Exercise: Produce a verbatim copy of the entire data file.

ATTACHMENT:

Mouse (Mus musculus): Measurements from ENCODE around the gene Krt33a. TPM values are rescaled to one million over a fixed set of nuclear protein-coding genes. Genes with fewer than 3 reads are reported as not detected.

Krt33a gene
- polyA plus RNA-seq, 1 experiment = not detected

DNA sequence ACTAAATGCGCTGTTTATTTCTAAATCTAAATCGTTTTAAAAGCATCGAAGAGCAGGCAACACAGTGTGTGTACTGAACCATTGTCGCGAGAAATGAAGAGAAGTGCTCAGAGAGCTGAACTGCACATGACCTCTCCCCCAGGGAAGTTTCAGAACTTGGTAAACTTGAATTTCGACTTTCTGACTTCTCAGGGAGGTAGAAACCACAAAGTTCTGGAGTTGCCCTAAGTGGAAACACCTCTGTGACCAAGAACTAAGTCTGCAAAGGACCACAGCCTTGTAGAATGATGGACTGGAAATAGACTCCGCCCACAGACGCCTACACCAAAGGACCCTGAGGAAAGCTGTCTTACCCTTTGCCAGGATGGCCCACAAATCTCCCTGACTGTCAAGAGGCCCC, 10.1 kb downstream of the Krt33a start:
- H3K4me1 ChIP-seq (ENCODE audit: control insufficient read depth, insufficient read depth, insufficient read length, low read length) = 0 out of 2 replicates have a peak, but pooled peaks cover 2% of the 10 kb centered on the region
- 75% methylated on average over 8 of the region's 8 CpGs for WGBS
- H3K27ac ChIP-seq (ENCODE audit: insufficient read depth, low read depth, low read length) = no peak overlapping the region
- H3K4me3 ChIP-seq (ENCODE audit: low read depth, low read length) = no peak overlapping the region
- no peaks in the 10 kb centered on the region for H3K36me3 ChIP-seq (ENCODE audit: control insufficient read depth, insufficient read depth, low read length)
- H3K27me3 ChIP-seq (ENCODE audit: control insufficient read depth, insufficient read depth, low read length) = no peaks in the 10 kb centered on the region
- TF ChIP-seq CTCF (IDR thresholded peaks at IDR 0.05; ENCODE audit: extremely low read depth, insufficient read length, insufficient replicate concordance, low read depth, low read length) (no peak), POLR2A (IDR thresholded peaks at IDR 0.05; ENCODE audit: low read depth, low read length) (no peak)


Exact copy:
Mouse (Mus musculus): Measurements from ENCODE around the gene Krt33a. TPM values are rescaled to one million over a fixed set of nuclear protein-coding genes. Genes with fewer than 3 reads are reported as not detected.

Krt33a gene
- polyA plus RNA-seq, 1 experiment = not detected

DNA sequence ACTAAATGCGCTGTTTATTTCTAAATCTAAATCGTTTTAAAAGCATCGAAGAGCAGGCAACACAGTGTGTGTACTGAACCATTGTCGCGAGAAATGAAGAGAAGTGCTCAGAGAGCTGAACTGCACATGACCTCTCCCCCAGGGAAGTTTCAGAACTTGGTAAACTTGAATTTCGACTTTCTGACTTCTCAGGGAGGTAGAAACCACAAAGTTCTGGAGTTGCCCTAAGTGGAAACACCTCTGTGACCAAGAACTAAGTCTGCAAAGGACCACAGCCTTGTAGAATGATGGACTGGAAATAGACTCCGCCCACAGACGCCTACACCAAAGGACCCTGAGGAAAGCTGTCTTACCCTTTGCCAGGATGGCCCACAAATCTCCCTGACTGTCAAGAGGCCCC, 10.1 kb downstream of the Krt33a start:
- H3K4me1 ChIP-seq (ENCODE audit: control insufficient read depth, insufficient read depth, insufficient read length, low read length) = 0 out of 2 replicates have a peak, but pooled peaks cover 2% of the 10 kb centered on the region
- 75% methylated on average over 8 of the region's 8 CpGs for WGBS
- H3K27ac ChIP-seq (ENCODE audit: insufficient read depth, low read depth, low read length) = no peak overlapping the region
- H3K4me3 ChIP-seq (ENCODE audit: low read depth, low read length) = no peak overlapping the region
- no peaks in the 10 kb centered on the region for H3K36me3 ChIP-seq (ENCODE audit: control insufficient read depth, insufficient read depth, low read length)
- H3K27me3 ChIP-seq (ENCODE audit: control insufficient read depth, insufficient read depth, low read length) = no peaks in the 10 kb centered on the region
- TF ChIP-seq CTCF (IDR thresholded peaks at IDR 0.05; ENCODE audit: extremely low read depth, insufficient read length, insufficient replicate concordance, low read depth, low read length) (no peak), POLR2A (IDR thresholded peaks at IDR 0.05; ENCODE audit: low read depth, low read length) (no peak)